What are the solutions?

At a time when several formations seek to correct their balance sheets with “fake capital gains”, the authorities are trying to respond. In 2018, Chievo Verona was fined and points withdrawn after several operations deemed fake with Cesena, which allowed him to balance his accounts and the ability to score in the tournament. In November 2021, the Italian Finance Brigade was still investigating 11 Italian clubs and 59 of their leaders, accused of inflating transfer compensation to increase their capital gains and sending them to court. In addition to the Pjanic-Arthur exchange, another 62 transactions could have been examined in this way.

However, all clubs and their executives, due to a lack of sufficient elements, were acquitted on 15 April 2022, with the resumption confirmed on 17 May 2022. Thus, justice has unfortunately considered that there is no reliable way to determine the subject of transfer compensation. Evaluation method approved by the Federal Prosecutor’s Office [pour justifier la surévaluation des joueurs] It can be considered as “A” evaluation method, but not “method” of evaluation. (…) The lack of a method for assessing the value (…) can legitimize the recognition of rights to any sum”Moreover, the motives of the court were specified.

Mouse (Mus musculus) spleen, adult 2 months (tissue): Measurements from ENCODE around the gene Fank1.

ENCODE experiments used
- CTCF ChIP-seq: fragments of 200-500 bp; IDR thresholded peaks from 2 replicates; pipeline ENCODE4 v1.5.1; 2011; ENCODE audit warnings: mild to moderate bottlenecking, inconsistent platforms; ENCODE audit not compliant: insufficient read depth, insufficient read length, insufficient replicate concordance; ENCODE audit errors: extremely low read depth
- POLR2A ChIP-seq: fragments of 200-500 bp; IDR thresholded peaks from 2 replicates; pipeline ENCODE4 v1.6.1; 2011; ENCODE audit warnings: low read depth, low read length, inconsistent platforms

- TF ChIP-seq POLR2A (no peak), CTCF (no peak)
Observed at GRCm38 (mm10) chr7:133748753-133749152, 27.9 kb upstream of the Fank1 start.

Faced with the legal stalemate, the solution for the union would be to regulate transfers more aggressively to prevent such practices from recurring in the future. Italian justice also indicates Three axes of organization About setting the value and price of exchanges, about capital gains treatment and evaluating transfer compensation after the first year. Lots of lines of business for the Italian Federation, but in general for the football regulatory bodies. last february, Gazzetta dello sport He revealed, in this sense, that UEFA, disturbed by this hand ploy at the accounting level, kept an eye on these transactions. “The big question about transfer fees and financial settlements is whether we should have a mathematical calculation of the value of a player’s contract or whether it should be left to the discretion of clubs, agents, intermediaries or someone else.”Gianni Infantino, head of the authority since 2016, wondered, during the conference titled Commentary on the regulations regarding the status and transfer of players..